**Originally Listed At $2000**
Pre-Columbian, Costa Rica, Atlantic Watershed, ca. 800 to 1200 CE. A huge, heavy mortar stone with a used, deeply convex grinding surface and its exterior banded with a register of repeated low relief motifs including several depicting a bird with its wings spread wide. This motif has been interpreted as an eagle, and it was an important one in ancient Costa Rica. This mortar was hand-carved from grey, porous, volcanic stone, and made to grind materials for the ritual ingestion of hallucinogenic drugs, an important religious activity in Mesoamerican cultures. Size: 13" W x 4.75" H (33 cm x 12.1 cm)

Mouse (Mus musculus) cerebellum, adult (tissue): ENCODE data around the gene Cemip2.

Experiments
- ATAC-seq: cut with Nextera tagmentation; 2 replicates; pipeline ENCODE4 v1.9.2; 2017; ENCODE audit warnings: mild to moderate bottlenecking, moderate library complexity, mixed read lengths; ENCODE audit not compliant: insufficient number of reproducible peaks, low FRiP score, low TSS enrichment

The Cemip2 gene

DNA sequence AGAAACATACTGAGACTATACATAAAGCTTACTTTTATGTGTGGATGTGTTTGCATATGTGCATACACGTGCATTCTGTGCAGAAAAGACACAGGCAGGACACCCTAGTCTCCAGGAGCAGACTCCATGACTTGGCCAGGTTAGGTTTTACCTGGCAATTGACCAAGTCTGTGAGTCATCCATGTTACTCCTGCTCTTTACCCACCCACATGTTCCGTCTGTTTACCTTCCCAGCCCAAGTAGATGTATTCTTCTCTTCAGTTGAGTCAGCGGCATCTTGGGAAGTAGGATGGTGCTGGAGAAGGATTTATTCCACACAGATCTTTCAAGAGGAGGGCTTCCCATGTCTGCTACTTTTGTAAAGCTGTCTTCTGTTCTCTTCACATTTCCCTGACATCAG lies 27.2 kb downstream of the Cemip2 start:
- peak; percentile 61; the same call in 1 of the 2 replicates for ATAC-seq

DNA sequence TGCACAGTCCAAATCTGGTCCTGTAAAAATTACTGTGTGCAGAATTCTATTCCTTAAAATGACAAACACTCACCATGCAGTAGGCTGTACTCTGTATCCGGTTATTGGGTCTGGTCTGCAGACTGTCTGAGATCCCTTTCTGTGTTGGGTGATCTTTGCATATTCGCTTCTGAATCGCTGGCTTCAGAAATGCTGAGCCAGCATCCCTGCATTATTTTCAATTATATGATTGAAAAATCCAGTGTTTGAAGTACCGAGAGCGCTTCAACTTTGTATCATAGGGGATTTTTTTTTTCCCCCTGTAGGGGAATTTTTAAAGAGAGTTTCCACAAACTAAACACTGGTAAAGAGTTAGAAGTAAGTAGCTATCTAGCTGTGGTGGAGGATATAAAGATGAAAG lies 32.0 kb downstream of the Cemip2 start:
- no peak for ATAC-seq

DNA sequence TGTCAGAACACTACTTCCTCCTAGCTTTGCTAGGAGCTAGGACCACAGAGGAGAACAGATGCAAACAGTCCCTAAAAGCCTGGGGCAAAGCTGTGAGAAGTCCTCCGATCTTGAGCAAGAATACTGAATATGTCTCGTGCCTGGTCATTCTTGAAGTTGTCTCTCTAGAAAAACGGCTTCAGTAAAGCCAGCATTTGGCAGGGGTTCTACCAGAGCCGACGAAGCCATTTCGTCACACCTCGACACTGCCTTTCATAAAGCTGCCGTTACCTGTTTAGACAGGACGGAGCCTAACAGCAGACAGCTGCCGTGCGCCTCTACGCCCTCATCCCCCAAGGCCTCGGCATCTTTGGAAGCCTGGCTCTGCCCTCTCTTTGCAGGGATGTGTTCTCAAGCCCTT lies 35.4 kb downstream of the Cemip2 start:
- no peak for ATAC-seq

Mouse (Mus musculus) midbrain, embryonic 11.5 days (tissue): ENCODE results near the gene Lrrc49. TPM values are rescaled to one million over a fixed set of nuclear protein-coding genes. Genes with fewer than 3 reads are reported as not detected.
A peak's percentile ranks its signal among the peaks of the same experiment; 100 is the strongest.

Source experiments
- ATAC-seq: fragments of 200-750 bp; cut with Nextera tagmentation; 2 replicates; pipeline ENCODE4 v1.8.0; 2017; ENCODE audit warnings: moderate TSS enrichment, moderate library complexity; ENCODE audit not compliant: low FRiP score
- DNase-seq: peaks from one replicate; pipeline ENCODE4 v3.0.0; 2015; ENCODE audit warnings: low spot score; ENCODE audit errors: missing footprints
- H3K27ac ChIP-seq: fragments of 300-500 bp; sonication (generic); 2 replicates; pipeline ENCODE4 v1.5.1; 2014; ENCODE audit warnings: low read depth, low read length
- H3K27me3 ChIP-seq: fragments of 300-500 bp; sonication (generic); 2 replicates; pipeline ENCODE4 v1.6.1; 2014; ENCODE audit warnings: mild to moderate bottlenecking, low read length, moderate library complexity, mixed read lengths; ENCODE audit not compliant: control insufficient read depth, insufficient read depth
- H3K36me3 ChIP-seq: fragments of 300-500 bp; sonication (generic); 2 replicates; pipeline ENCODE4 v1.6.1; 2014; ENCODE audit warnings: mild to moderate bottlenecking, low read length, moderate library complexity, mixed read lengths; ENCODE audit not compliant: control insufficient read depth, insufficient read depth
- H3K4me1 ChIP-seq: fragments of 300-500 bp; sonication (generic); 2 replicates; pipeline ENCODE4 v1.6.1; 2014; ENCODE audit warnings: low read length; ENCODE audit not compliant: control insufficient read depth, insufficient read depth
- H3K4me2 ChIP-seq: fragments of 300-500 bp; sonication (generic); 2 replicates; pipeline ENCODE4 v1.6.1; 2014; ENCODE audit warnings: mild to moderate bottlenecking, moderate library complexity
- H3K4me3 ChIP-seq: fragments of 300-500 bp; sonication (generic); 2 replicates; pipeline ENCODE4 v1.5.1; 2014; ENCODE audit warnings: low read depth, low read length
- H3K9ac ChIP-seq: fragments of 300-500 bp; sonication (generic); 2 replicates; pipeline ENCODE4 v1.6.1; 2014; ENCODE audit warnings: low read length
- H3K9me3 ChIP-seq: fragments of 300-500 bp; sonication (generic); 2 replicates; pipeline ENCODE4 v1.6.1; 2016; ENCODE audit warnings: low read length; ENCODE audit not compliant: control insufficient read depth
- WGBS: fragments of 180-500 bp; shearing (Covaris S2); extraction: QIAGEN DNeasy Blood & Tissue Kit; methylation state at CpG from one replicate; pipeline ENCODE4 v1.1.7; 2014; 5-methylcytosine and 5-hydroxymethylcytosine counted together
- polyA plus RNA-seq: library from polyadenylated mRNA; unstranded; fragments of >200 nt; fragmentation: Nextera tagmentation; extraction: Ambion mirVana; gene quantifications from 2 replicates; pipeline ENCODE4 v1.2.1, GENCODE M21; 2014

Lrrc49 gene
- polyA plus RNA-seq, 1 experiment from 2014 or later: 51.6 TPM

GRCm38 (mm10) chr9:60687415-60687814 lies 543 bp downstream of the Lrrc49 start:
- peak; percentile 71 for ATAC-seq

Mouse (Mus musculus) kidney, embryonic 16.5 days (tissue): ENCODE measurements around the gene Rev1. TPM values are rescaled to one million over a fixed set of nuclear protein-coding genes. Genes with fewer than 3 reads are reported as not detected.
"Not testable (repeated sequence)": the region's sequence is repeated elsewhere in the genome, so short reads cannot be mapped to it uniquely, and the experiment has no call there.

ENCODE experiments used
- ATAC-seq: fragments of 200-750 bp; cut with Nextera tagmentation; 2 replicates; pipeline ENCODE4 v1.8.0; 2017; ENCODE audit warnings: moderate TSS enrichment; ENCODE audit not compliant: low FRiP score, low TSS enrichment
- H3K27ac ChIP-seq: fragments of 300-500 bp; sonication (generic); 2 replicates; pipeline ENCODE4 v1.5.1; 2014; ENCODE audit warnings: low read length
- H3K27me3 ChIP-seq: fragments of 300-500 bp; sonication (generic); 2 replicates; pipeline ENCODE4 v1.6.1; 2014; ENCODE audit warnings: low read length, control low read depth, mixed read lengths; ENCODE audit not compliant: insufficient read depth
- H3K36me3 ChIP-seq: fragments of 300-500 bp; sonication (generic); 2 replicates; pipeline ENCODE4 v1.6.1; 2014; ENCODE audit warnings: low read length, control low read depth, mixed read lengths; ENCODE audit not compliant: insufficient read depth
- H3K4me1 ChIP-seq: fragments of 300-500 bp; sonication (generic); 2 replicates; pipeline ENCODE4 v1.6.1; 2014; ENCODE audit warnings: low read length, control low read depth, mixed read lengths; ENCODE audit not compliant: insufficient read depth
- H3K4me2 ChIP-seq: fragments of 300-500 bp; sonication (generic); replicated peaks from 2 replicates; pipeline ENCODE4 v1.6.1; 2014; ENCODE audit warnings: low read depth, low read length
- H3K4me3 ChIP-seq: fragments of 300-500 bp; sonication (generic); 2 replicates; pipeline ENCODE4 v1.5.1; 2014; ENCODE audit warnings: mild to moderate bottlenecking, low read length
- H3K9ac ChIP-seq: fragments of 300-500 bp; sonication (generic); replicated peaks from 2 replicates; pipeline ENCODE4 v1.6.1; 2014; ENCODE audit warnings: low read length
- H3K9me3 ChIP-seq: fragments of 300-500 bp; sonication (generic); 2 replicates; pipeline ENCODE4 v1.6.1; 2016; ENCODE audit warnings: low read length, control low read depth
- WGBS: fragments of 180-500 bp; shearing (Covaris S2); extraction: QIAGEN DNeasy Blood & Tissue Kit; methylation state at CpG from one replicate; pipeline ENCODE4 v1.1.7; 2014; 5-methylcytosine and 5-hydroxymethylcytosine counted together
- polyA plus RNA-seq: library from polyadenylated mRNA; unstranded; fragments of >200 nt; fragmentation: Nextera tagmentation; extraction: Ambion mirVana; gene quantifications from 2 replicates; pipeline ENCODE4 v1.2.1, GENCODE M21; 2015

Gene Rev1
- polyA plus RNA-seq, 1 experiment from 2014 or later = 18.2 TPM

Stone mortar technology developed initially for the utilitarian purpose of grinding corn; however, it evolved into the creation of meaningful ritual objects, replete with strong iconography and intriguing sculptural forms. Examples of a larger scale but similar degree of decorative carving and iconographic symbolism were sometimes used to seat a departed lord on his journey to the afterlife.
Provenance: collection of the late Alfred E. Stendahl, Stendahl Gallery, Los Angeles, California, USA
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